With a street price starting under US$100,000, the ConvergedSystem for Virtualization costs less than VCE's vBlock System 100 and can perform I/O operations faster, according to Joyce.
VCE responded that a "true converged infrastructure is about the business value it provides to customers, not the numbers on the back of a data sheet." It said its customers are happy with the cost and performance of its products.
The ConvergedSystem for Virtualization comes in two models, with the smaller "300" model combining as many as eight ProLiant DL380p servers, two HP switches and as many as eight HP StorVirtual VSA software instances. Customers pick Microsoft or VMware for the virtualization, and HP provides "app maps" for customers to tune the system to their workload.
The 300 model provides the basic infrastructure for the ConvergedSystem for Vertica and will be the basis for future ConvergedSystems for Hadoop and other more specialized applications, Joyce said. Using a common infrastructure makes them easier for customers to manage and support, he said.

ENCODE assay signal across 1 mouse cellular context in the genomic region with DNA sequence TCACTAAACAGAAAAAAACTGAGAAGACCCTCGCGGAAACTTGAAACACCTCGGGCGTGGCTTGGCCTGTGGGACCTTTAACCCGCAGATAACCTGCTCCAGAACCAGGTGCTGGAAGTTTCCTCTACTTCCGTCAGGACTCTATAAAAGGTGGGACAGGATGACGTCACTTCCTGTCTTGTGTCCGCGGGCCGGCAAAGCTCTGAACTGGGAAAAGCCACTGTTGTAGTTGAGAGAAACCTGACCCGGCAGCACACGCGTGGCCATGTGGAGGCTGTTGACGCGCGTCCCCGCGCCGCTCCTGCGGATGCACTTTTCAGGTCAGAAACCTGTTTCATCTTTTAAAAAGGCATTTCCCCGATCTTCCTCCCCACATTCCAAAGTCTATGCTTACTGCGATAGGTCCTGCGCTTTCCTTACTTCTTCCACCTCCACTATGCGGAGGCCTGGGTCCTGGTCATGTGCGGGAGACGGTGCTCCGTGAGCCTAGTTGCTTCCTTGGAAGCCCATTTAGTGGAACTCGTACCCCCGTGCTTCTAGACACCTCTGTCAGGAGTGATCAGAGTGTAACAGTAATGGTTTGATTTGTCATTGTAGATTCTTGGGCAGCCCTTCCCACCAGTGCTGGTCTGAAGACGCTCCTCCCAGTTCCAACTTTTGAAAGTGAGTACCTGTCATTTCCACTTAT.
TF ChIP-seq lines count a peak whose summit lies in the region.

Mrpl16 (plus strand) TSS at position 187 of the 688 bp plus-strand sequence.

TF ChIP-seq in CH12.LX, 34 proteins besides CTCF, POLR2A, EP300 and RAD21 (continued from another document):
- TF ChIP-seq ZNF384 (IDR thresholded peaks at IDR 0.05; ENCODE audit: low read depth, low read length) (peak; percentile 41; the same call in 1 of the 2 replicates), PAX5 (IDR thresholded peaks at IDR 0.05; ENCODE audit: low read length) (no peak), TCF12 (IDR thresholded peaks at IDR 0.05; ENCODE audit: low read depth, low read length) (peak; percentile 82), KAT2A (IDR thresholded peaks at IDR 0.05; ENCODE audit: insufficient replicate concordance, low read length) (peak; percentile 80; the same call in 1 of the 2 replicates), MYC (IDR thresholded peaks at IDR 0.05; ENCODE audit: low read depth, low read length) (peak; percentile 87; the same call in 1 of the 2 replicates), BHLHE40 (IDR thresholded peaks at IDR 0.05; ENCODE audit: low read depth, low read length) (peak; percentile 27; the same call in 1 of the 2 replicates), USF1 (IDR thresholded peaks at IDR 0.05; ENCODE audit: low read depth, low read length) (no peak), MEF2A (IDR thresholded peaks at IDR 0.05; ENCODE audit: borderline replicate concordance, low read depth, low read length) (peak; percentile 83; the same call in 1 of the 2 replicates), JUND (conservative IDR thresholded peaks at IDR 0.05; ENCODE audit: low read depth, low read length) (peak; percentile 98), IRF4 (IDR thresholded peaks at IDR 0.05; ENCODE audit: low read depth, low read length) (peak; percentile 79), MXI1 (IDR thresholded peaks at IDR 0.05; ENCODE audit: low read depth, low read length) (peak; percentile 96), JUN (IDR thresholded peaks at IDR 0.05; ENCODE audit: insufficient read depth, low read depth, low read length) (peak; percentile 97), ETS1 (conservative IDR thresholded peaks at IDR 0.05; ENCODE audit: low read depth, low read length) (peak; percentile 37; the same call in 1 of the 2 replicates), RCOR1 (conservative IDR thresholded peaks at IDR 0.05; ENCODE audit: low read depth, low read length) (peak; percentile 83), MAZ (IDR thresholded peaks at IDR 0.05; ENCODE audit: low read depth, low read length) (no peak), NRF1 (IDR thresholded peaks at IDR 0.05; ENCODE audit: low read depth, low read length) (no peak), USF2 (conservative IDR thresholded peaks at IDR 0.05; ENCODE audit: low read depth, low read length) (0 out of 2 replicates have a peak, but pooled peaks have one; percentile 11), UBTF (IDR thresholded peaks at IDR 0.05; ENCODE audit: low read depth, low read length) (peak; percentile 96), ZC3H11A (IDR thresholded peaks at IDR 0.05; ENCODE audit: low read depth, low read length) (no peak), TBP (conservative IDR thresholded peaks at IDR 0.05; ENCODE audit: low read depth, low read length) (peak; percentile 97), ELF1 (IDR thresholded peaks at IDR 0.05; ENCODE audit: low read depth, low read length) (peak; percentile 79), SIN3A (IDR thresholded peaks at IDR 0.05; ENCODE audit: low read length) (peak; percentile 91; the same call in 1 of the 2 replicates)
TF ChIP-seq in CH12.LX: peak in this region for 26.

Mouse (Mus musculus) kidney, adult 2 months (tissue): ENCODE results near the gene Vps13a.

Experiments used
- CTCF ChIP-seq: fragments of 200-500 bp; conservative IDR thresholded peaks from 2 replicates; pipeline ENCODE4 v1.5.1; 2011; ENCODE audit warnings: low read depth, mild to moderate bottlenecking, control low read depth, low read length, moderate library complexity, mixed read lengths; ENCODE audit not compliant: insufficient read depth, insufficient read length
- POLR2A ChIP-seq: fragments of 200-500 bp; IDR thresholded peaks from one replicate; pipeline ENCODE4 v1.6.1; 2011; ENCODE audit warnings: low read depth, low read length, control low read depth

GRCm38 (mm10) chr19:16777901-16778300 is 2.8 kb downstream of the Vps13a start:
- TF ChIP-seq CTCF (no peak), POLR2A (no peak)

"We'll be able to use that same building block to do all of the applications you want to run on a standard, virtual infrastructure, but we'll also use it for very specific things, so something like SAP HANA," Joyce said.
Also, he said, within the next year, customers will be able to use the ConvergedSystems as building blocks to expand a private cloud built using HP's CloudSystem products.
A third new system that HP announced Monday is the ConvergedSystem 100 for Hosted Desktops, which is built on HP's hyperscale Moonshot servers. Those servers are the first Moonshot systems from HP to include a processor from Advanced Micro Devices, the X2150 system on chip.
Despite the move to more integrated systems, some big companies still want flexible configuration options, so for those customers HP will offer the ConvergedSystem for Virtualization X. But it thinks most customers will want the systems fully integrated out of the factory.
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